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Front Pharmacol. 2019 Jan 4;9:1515. doi: 10.3389/fphar.2018.01515. eCollection 2018.

The Potential of Isoprenoids in Adjuvant Cancer Therapy to Reduce Adverse Effects of Statins.

Author information

1
Department of Nutrition, Byrdine F. Lewis College of Nursing and Health Professions, Georgia State University, Atlanta, GA, United States.
2
Department of Clinical Nutrition, University of Texas Southwestern Medical Center, Dallas, TX, United States.
3
Department of Chemistry, Georgia State University, Atlanta, GA, United States.
4
Department of Pathology, Texas Tech University Health Sciences Center, Lubbock, TX, United States.

Abstract

The mevalonate pathway provides sterols for membrane structure and nonsterol intermediates for the post-translational modification and membrane anchorage of growth-related proteins, including the Ras, Rac, and Rho GTPase family. Mevalonate-derived products are also essential for the Hedgehog pathway, steroid hormone signaling, and the nuclear localization of Yes-associated protein and transcriptional co-activator with PDZ-binding motif, all of which playing roles in tumorigenesis and cancer stem cell function. The phosphatidylinositol-4,5-bisphosphate 3-kinase-AKT-mammalian target of rapamycin complex 1 pathway, p53 with gain-of-function mutation, and oncoprotein MYC upregulate the mevalonate pathway, whereas adenosine monophosphate-activated protein kinase and tumor suppressor protein RB are the downregulators. The rate-limiting enzyme, 3-hydroxy-3-methylglutaryl coenzyme A reductase (HMGCR), is under a multivalent regulation. Sterol regulatory element binding protein 2 mediates the sterol-controlled transcriptional downregulation of HMGCR. UbiA prenyltransferase domain-containing protein-1 regulates the ubiquitination and proteasome-mediated degradation of HMGCR, which is accelerated by 24, 25-dihydrolanosterol and the diterpene geranylgeraniol. Statins, competitive inhibitors of HMGCR, deplete cells of mevalonate-derived intermediates and consequently inhibit cell proliferation and induce apoptosis. Clinical application of statins is marred by dose-limiting toxicities and mixed outcomes on cancer risk, survival and mortality, partially resulting from the statin-mediated compensatory upregulation of HMGCR and indiscriminate inhibition of HMGCR in normal and tumor cells. Tumor HMGCR is resistant to the sterol-mediated transcriptional control; consequently, HMGCR is upregulated in cancers derived from adrenal gland, blood and lymph, brain, breast, colon, connective tissue, embryo, esophagus, liver, lung, ovary, pancreas, prostate, skin, and stomach. Nevertheless, tumor HMGCR remains sensitive to isoprenoid-mediated degradation. Isoprenoids including monoterpenes (carvacrol, L-carvone, geraniol, perillyl alcohol), sesquiterpenes (cacalol, farnesol, β-ionone), diterpene (geranylgeranyl acetone), "mixed" isoprenoids (tocotrienols), and their derivatives suppress the growth of tumor cells with little impact on non-malignant cells. In cancer cells derived from breast, colon, liver, mesothelium, prostate, pancreas, and skin, statins and isoprenoids, including tocotrienols, geraniol, limonene, β-ionone and perillyl alcohol, synergistically suppress cell proliferation and associated signaling pathways. A blend of dietary lovastatin and δ-tocotrienol, each at no-effect doses, suppress the growth of implanted murine B16 melanomas in C57BL6 mice. Isoprenoids have potential as adjuvant agents to reduce the toxicities of statins in cancer prevention or therapy.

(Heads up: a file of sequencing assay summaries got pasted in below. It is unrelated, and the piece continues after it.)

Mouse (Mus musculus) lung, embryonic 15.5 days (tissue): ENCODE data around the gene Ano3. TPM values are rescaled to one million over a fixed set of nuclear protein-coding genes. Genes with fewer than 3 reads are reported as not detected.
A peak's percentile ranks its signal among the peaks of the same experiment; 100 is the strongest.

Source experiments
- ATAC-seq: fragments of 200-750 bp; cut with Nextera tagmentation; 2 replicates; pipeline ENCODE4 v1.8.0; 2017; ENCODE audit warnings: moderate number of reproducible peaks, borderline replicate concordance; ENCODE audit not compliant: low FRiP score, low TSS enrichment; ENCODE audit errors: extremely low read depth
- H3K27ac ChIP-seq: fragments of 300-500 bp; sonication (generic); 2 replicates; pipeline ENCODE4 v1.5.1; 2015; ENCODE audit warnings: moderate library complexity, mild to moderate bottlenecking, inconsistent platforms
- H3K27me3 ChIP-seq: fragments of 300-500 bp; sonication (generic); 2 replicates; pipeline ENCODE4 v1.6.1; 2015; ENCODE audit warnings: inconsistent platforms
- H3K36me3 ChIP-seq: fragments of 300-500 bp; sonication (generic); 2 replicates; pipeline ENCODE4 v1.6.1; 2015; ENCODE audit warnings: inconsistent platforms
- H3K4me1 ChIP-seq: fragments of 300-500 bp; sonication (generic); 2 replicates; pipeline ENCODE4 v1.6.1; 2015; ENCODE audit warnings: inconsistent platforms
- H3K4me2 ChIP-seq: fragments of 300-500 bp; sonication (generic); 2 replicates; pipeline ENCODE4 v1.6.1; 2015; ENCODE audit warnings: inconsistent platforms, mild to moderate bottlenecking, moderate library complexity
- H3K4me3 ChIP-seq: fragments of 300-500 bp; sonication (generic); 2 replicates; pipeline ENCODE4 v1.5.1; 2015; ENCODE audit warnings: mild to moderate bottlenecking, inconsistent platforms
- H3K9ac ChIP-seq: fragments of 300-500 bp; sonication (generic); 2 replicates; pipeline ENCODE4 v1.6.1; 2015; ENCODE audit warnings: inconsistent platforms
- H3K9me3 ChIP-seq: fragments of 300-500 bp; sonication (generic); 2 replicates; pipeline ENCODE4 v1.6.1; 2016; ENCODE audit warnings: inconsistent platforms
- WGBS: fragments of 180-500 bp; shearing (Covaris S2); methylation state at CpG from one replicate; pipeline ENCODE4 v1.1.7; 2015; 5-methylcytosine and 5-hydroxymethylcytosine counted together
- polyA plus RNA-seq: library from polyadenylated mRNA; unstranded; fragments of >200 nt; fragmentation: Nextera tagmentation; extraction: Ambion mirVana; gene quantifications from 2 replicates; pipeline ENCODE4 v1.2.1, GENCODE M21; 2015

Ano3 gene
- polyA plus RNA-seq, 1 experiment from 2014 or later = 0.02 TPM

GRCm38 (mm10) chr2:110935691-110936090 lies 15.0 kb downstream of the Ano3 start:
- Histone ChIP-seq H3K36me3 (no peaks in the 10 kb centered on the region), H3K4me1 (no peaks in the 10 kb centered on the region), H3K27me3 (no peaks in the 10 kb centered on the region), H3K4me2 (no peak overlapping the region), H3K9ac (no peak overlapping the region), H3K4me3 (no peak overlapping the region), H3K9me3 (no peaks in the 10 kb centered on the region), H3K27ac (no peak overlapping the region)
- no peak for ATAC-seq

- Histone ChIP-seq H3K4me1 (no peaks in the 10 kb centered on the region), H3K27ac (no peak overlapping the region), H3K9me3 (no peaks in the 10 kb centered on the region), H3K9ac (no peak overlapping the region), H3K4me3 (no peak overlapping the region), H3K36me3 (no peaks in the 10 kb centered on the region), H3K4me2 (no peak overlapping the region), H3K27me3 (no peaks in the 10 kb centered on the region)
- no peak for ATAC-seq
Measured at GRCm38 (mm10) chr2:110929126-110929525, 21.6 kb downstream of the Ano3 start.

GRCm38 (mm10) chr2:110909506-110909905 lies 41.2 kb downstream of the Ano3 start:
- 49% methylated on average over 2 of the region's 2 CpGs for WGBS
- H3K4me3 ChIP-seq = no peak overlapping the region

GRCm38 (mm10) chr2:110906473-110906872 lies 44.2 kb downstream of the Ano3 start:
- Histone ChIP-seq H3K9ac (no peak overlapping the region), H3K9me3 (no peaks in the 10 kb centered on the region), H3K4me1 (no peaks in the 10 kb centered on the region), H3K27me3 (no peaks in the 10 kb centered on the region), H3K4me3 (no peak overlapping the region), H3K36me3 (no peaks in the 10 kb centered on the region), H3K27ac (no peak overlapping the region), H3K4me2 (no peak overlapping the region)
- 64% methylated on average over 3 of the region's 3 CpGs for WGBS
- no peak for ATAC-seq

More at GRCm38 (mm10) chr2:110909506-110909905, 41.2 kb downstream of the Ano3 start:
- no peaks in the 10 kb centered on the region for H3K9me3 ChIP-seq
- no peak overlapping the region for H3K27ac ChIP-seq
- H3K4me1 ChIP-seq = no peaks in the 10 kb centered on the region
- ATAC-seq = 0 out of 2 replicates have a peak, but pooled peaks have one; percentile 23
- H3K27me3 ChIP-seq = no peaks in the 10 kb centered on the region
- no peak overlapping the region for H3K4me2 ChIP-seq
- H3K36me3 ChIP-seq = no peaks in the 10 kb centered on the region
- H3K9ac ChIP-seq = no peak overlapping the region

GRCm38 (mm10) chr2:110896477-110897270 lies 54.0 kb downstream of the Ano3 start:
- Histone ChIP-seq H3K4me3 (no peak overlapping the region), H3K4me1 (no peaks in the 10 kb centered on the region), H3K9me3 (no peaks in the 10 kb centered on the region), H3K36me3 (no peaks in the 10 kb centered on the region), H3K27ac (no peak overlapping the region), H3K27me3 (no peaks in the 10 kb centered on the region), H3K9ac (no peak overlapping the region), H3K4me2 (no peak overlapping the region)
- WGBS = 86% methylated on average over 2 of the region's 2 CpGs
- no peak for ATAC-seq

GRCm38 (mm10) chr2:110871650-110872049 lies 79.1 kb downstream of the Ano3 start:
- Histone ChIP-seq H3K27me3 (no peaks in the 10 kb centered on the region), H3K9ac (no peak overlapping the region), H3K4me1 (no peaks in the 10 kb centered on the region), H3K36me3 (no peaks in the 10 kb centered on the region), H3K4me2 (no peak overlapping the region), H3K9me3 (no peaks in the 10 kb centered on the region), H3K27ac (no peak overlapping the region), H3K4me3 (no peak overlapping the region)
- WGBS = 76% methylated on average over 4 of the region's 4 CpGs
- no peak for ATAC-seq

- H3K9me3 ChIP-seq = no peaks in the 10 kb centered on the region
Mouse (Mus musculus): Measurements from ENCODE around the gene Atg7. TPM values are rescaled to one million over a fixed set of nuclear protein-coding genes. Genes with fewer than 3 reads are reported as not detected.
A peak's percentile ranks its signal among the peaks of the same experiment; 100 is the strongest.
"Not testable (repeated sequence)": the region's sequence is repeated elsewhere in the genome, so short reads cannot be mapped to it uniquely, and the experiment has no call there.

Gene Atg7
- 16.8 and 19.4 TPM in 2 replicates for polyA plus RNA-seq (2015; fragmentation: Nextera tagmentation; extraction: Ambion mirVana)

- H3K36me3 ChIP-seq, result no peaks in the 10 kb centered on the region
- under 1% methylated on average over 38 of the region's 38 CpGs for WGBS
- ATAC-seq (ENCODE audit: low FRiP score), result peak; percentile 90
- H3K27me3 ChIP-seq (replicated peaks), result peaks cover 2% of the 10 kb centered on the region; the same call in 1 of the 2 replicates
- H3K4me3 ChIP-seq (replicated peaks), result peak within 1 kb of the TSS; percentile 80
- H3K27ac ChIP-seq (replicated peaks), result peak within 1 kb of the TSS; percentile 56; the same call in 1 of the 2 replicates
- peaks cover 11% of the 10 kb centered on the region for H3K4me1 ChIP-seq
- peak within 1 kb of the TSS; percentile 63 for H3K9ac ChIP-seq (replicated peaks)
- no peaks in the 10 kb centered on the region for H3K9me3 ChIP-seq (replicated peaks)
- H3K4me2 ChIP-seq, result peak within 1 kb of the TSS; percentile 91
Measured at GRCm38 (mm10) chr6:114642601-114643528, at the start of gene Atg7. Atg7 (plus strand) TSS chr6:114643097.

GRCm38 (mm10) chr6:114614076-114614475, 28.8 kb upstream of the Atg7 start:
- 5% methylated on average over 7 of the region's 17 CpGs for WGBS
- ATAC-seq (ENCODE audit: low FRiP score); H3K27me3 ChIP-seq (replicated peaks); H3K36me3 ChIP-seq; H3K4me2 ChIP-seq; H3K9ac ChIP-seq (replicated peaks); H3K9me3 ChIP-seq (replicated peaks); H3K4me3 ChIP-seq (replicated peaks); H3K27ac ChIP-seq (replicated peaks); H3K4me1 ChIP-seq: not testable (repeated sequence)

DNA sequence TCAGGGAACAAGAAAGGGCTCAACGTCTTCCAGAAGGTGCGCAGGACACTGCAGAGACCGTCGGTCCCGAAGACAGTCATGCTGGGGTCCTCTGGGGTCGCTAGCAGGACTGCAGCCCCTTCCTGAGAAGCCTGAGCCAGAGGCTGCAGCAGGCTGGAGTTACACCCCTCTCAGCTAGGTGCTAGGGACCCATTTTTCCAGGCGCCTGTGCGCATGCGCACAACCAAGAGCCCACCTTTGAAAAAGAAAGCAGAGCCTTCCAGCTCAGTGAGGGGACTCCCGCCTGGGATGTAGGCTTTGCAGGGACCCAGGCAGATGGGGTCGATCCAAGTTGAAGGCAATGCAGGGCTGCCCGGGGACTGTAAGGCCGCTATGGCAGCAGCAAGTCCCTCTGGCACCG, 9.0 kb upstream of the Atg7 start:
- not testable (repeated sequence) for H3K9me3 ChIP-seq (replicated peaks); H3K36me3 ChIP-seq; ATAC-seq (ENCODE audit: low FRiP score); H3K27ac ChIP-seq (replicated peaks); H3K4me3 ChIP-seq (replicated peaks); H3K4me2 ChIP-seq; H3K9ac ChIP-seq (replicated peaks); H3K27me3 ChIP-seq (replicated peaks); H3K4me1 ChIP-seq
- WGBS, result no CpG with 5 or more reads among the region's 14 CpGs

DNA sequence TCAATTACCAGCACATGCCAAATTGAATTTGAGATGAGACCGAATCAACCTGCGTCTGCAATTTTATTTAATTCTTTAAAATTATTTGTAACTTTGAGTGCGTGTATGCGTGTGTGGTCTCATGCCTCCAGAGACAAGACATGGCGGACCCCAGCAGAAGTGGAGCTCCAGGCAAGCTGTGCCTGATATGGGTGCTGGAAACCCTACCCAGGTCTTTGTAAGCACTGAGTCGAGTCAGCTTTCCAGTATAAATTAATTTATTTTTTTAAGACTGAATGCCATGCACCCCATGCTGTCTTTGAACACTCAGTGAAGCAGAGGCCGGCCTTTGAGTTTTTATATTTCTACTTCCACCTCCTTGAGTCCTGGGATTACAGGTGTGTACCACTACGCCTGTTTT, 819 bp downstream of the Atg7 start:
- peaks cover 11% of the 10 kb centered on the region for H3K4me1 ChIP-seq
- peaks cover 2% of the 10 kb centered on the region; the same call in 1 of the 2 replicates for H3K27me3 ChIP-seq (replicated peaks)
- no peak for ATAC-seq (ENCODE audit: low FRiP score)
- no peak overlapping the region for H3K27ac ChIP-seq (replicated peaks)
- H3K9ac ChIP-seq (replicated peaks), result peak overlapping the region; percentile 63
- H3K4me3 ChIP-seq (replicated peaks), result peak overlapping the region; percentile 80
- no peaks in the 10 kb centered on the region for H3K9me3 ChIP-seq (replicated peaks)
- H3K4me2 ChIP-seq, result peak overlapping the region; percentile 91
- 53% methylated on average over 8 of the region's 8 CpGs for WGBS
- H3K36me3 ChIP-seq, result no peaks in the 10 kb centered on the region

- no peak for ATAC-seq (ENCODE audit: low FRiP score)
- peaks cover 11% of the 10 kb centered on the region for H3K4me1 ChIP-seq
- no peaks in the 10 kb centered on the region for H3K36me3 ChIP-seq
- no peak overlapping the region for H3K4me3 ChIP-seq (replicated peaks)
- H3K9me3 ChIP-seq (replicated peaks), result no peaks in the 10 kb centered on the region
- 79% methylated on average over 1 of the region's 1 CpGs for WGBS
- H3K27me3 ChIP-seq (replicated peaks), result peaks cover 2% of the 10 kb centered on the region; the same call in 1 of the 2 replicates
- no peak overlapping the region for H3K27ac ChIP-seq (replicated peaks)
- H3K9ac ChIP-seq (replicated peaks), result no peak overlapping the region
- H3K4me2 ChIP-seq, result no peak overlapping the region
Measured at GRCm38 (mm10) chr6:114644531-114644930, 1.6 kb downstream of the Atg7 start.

KEYWORDS:

HMG CoA reductase; SREBP; cancer; isoprenoids; mevalonate; statin; synergy

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